News & Views from 465 California Street

Marshall McLuhan

Clint Reilly
Oct
2
2007

Just about any consumer, traveler, artist, museum curator, entrepreneur, executive, pro athlete, sports fan, politician or religious leader understands globalization. Globalization is the mass marketing of business, sports, culture, fashion and values through the “universalization” of media. In fifty short years since 1960, the spread of mass media has shrunk the planet. All of this was predicted by Marshall McLuhan in his book “Understanding Media: The Extensions of Man” published in 1964.

McLuhan observed that electronic media’s ability to transport events, leaders, political and religious ideas, celebrities, and entertainment or consumer products – even wars – into our living rooms via television would transform the world.

I first read the book “Understanding Media” as a college student at St. Patrick’s Seminary in Menlo Park. I was studying to be a Catholic priest for the Diocese of Oakland. It was remarkable that an institution with a reputation for teaching only classical philosophy would expose us to a cutting edge communication theorist such as McLuhan. I had come to St. Patrick’s from a six year stint at St. Joseph’s minor seminary in Mountain View where we were prohibited from reading the newspaper – except for the sports pages. Books needed to be approved before we could read them. Television was strictly censored. By the time I had reached my final year of college at St. Patrick’s eight years later, the Second Vatican Council had opened up the windows of the Catholic Church and the seminary as well. Our philosophy professor, Reverend Ronald C. Cholchol, was a brilliant teacher who assigned “Understanding Media” as part of our curriculum. At that time McLuhan was attaining international cult status as the twentieth century’s leading media guru. I have often reflected on the irony of being introduced to the concept of media globalization by a seminary education program that until a few years before had intentionally cut off seminarians from the influences of all mass media including most books, newspapers, television and movies. I left the seminary during my first year of postgraduate studies in theology and did not become a priest but I kept my copy of “Understanding Media.”

Fate has a way of converting one experience into unintended preparation for an entirely different purpose. Instead of becoming a priest, I became a political consultant in my early twenties. My career as a political media consultant was heavily influenced by my early introduction to Marshall McLuhan who predicted correctly that television would transform politics and government. In “Understanding Media”, his analysis of the Kennedy-Nixon debates resonated with politicians around the world for the remainder of the century. Criticizing the debate analysis of Theodore H. White in the book, “The Making of the President 1960”, McLuhan wrote: “White considers the content of the debate and the deportment of the debaters but it never occurs to him why TV would be a disaster for a sharp intense image like Nixon’s and a boon for … Kennedy.” McLuhan explained that television images diminished the importance of content. But prophesying that television would change the nature of political campaigns and the nature of leadership itself was only a part of McLuhan’s total vision.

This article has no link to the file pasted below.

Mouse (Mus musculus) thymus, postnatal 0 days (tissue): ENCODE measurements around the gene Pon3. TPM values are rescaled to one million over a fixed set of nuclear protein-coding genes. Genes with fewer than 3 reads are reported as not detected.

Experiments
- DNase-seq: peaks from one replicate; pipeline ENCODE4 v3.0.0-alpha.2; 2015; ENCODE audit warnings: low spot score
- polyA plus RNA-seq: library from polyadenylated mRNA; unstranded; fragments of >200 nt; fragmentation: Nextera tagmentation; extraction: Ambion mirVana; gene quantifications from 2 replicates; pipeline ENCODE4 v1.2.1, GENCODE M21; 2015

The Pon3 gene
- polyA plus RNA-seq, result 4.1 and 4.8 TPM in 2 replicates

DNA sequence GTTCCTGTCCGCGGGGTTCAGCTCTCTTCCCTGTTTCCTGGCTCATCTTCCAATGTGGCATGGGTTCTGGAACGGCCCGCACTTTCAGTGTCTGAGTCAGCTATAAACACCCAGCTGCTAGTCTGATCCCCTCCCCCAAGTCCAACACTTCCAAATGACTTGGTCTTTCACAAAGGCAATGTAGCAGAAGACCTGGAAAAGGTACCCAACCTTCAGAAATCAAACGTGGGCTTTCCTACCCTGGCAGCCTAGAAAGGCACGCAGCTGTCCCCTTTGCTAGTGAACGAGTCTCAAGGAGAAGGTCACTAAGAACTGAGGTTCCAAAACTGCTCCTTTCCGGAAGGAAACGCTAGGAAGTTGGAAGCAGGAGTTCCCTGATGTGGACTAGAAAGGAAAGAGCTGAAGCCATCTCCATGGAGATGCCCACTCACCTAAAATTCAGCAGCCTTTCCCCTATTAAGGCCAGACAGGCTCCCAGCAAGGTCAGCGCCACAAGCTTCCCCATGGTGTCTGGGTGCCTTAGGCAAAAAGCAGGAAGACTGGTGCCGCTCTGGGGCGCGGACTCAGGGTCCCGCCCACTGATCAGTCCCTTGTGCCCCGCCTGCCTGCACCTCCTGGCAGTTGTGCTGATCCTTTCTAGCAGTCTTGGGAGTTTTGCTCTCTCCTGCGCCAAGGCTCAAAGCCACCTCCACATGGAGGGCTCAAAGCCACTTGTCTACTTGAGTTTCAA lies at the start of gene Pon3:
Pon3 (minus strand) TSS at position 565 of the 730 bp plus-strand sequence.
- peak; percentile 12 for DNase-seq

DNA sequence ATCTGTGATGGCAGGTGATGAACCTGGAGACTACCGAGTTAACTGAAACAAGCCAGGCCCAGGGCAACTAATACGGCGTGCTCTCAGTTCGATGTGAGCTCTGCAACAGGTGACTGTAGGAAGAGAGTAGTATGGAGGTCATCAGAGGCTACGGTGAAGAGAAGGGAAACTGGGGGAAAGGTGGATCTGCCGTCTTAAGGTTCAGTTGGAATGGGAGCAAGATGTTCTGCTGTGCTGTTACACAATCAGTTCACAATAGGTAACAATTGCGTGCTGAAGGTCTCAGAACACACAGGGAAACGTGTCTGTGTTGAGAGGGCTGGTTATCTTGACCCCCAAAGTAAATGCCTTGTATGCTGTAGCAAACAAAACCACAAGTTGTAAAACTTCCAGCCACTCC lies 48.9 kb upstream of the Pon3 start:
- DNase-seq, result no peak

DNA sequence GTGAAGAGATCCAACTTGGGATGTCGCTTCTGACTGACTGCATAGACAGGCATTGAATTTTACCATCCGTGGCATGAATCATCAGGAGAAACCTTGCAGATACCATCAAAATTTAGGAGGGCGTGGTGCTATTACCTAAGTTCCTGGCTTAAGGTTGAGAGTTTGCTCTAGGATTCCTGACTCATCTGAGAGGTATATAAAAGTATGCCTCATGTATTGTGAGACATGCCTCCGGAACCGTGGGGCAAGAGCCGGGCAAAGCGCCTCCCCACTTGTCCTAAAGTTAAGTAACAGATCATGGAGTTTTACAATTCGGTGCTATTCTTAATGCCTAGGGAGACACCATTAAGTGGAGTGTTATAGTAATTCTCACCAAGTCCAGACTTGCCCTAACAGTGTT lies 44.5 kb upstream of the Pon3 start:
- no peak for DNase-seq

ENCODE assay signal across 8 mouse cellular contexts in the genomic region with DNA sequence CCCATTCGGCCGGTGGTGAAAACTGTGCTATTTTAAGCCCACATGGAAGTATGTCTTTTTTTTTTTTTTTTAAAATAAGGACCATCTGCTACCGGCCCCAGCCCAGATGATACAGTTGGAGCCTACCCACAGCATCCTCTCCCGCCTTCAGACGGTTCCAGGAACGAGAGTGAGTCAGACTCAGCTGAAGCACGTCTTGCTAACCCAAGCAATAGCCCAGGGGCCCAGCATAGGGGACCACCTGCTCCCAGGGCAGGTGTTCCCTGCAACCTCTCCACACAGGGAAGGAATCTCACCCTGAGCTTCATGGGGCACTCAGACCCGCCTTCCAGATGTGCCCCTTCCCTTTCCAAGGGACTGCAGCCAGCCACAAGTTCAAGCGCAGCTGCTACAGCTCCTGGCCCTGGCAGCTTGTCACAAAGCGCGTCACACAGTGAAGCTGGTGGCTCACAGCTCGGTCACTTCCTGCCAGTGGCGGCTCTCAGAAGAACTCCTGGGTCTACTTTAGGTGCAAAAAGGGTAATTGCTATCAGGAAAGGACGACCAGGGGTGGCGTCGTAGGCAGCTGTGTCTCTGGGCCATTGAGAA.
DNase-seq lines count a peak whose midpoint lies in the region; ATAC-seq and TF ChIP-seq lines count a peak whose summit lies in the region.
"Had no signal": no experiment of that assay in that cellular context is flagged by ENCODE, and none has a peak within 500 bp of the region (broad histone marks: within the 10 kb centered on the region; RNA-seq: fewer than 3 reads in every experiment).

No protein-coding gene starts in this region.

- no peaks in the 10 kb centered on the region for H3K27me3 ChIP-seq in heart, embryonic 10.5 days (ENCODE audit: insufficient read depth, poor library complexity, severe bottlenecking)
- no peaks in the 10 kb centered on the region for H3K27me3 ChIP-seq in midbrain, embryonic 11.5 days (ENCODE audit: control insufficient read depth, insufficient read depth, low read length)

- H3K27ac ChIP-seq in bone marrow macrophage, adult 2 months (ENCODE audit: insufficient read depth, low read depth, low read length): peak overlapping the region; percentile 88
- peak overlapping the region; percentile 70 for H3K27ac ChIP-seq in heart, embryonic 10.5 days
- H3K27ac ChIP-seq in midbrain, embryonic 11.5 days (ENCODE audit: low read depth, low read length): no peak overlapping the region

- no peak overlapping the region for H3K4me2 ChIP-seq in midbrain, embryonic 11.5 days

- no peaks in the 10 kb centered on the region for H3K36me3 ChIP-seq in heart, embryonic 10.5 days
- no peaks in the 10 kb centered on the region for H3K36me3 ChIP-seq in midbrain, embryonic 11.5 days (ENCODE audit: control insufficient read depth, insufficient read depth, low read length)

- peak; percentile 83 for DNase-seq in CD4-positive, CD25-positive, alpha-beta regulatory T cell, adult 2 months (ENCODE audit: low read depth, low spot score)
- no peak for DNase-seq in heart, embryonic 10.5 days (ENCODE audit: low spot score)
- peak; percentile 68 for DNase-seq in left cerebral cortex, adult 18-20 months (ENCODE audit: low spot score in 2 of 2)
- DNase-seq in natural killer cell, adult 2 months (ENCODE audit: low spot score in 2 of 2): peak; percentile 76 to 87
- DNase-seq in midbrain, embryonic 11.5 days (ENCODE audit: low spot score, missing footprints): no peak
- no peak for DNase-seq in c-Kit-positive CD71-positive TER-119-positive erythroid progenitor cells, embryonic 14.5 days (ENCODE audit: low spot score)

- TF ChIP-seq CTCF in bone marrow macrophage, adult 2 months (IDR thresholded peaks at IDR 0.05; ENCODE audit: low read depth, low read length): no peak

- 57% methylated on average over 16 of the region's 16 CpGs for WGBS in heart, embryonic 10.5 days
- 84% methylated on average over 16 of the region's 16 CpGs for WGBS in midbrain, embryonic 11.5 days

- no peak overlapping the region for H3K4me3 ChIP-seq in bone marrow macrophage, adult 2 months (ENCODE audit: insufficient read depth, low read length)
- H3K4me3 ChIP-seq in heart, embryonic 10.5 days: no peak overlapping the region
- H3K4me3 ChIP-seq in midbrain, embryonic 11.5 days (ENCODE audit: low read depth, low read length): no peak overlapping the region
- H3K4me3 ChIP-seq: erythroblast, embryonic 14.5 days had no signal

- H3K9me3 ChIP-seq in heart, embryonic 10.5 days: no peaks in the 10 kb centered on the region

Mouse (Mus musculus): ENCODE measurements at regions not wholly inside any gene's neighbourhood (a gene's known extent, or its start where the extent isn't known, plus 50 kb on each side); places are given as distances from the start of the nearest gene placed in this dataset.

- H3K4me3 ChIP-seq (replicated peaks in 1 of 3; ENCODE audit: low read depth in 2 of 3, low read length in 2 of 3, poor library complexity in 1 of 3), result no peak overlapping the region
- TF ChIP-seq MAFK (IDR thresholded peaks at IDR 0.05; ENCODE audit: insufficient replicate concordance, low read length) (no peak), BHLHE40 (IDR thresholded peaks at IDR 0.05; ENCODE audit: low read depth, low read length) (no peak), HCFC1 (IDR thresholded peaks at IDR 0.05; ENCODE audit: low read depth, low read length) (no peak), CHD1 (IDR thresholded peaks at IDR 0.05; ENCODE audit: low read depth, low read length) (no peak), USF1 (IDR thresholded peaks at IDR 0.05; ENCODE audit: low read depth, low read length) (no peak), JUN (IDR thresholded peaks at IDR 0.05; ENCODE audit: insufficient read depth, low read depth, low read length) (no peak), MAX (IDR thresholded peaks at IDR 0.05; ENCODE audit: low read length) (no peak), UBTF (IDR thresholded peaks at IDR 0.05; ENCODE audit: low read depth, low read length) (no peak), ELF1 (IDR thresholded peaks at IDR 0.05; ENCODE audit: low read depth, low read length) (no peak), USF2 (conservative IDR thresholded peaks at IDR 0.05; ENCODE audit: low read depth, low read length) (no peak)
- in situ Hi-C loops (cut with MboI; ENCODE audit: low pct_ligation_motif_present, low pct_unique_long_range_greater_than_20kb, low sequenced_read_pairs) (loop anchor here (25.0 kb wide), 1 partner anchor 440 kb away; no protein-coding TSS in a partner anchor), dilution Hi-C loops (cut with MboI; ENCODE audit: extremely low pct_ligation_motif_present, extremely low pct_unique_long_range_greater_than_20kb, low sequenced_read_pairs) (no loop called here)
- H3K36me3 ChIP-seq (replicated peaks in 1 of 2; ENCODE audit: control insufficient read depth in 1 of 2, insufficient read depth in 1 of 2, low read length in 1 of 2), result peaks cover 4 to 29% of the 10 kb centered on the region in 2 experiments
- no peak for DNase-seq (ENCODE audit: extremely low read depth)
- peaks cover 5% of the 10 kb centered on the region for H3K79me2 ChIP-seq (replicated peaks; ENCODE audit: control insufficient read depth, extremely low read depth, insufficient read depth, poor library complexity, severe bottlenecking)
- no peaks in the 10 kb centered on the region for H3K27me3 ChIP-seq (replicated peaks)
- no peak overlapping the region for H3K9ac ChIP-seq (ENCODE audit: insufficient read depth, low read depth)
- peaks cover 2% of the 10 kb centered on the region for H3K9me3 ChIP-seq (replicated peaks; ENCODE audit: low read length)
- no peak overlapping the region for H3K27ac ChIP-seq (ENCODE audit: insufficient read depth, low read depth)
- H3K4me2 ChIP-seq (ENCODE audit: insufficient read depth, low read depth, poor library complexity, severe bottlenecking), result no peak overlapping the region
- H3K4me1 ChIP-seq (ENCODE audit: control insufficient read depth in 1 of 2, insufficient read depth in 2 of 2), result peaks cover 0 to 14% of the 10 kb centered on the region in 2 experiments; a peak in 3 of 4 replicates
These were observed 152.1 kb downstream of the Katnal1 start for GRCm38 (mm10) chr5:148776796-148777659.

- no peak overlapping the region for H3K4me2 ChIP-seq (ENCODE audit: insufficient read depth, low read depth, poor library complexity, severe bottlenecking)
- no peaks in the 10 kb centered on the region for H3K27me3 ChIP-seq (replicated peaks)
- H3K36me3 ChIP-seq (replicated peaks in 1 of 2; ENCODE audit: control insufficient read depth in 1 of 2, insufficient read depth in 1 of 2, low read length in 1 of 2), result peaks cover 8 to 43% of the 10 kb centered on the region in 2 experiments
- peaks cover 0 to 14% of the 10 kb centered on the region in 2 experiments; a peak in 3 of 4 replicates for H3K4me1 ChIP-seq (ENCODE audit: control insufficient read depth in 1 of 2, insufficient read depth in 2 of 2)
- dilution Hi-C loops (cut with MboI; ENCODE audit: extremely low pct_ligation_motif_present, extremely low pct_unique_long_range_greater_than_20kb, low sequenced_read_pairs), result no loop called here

McLuhan predicted that news, advertising and entertainment content would democratize the world marketplace. He coined the phrase “the global village.” The global village is now part of the international vernacular: teenagers in Moscow and Tokyo looking more American than teens in Hollywood. A mobbed McDonald’s at Tiananmen Square. Air Jordan. Pope John Paul II ’s SRO funeral. The Iraq War live on TV. Pitt and Jolie. Harry Potter. China’s Rise. The Muslim backlash against Western Materialism. The Fall of the Iron Curtain. Starbucks. Osama Bin Laden. Global Warming.

With the explosion of the Internet, it has only been a short trip from McLuhan’s global village to today’s wired world.

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